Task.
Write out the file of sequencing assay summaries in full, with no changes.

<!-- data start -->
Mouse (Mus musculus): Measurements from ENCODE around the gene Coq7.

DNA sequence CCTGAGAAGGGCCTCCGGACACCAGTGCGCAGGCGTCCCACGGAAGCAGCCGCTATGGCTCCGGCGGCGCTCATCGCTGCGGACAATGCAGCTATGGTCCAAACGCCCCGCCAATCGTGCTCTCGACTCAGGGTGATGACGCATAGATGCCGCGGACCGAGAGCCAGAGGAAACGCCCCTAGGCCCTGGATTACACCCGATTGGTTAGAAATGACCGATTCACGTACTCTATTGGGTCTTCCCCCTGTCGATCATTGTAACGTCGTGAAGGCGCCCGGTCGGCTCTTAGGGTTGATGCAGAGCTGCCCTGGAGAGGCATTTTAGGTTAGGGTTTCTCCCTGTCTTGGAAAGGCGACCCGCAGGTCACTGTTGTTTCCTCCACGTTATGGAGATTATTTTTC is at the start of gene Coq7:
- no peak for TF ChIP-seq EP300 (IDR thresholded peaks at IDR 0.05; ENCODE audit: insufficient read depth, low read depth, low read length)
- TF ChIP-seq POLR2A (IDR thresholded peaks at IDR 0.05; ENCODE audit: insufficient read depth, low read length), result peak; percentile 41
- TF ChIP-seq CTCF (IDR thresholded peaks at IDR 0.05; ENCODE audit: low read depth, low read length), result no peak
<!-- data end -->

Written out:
Mouse (Mus musculus): Measurements from ENCODE around the gene Coq7.

DNA sequence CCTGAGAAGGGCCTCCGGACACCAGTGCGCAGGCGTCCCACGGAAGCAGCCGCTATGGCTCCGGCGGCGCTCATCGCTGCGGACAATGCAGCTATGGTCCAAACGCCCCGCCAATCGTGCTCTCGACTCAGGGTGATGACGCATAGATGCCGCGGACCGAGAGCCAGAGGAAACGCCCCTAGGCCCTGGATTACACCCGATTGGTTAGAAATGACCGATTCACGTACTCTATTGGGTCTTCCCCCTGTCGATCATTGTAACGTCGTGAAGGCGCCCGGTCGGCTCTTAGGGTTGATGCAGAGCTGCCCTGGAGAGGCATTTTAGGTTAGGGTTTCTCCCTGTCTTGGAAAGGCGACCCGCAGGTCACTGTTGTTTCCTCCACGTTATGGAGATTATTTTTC is at the start of gene Coq7:
- no peak for TF ChIP-seq EP300 (IDR thresholded peaks at IDR 0.05; ENCODE audit: insufficient read depth, low read depth, low read length)
- TF ChIP-seq POLR2A (IDR thresholded peaks at IDR 0.05; ENCODE audit: insufficient read depth, low read length), result peak; percentile 41
- TF ChIP-seq CTCF (IDR thresholded peaks at IDR 0.05; ENCODE audit: low read depth, low read length), result no peak